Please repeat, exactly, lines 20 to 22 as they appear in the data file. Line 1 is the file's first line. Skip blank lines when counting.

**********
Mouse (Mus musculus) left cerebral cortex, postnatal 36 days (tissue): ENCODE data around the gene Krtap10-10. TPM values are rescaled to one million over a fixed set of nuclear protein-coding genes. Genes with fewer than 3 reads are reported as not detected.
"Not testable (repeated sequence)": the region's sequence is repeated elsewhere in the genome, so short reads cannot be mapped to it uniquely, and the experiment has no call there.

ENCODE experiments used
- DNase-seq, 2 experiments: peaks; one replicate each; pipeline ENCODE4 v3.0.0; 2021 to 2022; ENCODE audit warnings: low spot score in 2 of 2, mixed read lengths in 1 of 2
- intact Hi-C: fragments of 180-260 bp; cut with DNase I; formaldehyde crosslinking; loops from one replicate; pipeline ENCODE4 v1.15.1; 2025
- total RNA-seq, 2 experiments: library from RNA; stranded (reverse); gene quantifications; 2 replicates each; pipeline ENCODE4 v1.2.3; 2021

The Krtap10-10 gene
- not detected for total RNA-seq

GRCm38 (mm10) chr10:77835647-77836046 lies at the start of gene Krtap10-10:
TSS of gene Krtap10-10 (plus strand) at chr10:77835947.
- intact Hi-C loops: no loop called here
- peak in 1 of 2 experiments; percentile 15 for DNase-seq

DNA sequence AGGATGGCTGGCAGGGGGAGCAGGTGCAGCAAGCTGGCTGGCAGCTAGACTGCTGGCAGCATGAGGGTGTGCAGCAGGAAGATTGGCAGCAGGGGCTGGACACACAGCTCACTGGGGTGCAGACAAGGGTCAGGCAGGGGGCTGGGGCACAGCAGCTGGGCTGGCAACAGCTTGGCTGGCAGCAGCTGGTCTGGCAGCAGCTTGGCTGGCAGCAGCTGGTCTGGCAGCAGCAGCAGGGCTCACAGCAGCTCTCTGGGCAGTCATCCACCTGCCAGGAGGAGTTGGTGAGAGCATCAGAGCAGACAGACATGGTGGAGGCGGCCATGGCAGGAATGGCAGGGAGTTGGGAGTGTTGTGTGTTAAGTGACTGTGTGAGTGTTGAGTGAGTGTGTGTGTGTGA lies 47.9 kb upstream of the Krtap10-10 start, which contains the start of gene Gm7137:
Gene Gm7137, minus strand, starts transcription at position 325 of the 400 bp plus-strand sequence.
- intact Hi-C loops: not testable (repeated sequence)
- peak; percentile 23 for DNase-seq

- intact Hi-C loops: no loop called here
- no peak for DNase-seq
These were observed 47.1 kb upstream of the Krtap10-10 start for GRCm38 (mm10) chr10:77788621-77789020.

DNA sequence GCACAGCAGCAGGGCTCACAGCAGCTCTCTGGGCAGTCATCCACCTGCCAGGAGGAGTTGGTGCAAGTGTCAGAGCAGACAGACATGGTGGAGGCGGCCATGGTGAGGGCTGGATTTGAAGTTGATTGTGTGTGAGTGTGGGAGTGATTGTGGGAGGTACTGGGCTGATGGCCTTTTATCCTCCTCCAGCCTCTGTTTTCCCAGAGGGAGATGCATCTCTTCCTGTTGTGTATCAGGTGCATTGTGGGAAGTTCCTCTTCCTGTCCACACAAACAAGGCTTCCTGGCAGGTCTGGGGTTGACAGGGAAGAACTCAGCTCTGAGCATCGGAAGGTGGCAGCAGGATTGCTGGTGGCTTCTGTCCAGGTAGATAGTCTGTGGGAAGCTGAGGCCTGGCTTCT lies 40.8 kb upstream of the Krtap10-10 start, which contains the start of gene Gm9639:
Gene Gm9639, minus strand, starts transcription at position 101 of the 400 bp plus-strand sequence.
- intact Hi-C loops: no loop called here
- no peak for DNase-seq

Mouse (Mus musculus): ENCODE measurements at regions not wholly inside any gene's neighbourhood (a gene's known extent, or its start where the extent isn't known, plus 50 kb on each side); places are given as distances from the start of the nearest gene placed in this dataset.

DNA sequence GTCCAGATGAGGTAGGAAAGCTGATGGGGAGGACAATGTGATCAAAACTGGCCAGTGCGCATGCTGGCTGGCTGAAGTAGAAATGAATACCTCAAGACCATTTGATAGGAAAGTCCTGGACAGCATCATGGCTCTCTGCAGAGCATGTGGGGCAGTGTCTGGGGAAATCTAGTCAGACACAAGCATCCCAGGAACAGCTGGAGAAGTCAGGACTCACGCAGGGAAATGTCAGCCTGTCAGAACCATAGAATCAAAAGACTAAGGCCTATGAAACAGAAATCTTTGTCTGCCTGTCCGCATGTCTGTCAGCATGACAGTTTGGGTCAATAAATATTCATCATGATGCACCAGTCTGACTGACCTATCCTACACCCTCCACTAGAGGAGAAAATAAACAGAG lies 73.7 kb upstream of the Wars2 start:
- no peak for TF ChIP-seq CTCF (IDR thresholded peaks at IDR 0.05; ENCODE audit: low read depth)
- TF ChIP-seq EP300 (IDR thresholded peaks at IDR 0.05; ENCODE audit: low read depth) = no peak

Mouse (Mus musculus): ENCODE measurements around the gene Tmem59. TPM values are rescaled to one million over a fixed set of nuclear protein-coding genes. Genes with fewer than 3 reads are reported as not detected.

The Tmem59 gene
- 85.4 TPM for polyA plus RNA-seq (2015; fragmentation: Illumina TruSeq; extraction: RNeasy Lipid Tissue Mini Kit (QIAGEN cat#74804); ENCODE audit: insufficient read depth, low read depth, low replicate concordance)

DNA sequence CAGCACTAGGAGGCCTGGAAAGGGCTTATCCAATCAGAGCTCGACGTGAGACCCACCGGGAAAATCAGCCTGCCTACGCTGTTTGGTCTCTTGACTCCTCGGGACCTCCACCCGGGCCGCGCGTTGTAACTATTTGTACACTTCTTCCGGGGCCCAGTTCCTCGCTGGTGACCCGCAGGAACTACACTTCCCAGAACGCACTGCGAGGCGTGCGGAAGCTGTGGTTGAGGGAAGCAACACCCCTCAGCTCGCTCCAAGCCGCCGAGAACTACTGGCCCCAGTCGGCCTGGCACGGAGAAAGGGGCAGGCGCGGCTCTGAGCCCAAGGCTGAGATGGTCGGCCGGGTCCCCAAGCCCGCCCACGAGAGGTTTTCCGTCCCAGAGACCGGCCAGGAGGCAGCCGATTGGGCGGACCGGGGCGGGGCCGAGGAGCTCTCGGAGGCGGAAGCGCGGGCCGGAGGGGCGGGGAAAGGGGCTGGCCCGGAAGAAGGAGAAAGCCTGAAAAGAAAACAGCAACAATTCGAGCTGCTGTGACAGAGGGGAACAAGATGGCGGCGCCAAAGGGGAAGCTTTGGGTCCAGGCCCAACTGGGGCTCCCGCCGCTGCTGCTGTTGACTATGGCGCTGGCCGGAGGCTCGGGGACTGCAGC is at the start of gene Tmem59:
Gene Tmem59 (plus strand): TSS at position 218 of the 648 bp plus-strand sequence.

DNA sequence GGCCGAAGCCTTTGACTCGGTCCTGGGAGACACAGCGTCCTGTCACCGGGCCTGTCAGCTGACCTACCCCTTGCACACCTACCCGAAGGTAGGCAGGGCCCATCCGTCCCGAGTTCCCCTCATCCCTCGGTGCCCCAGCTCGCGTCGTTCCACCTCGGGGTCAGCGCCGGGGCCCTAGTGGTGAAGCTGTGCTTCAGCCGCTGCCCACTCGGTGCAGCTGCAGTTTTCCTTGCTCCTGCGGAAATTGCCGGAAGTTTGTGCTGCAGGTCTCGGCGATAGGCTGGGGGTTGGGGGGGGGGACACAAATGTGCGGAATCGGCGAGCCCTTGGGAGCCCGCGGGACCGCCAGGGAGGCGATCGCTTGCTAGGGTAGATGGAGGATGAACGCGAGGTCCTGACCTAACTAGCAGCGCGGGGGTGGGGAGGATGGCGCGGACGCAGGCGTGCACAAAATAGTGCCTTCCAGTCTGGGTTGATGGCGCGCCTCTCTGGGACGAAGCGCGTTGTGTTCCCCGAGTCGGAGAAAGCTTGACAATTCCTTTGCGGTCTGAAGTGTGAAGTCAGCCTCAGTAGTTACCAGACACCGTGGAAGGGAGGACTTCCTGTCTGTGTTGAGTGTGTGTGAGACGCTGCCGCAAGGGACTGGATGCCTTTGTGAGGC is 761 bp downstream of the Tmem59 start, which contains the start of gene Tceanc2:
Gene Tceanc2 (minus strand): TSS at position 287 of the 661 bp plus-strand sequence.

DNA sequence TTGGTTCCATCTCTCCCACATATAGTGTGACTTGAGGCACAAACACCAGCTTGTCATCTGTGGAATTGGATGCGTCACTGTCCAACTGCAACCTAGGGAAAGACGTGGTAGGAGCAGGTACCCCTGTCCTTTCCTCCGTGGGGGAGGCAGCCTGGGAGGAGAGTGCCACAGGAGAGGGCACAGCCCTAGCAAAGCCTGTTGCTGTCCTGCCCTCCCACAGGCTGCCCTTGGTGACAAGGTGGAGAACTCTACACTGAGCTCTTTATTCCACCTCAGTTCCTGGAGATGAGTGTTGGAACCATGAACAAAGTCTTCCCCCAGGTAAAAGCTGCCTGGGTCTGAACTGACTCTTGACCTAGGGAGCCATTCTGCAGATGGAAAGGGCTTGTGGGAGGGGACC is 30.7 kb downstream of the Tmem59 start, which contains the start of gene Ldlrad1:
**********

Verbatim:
DNA sequence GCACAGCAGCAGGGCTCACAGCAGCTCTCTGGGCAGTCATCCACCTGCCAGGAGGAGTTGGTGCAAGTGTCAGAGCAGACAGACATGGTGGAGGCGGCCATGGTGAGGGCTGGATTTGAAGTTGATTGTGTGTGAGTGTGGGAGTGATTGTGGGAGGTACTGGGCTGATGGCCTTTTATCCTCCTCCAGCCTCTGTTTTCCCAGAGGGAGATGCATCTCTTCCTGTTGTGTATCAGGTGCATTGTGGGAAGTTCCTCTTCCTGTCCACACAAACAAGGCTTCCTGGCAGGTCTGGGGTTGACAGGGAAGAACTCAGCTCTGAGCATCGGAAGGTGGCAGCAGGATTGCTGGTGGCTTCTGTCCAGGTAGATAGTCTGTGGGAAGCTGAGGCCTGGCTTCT lies 40.8 kb upstream of the Krtap10-10 start, which contains the start of gene Gm9639:
Gene Gm9639, minus strand, starts transcription at position 101 of the 400 bp plus-strand sequence.
- intact Hi-C loops: no loop called here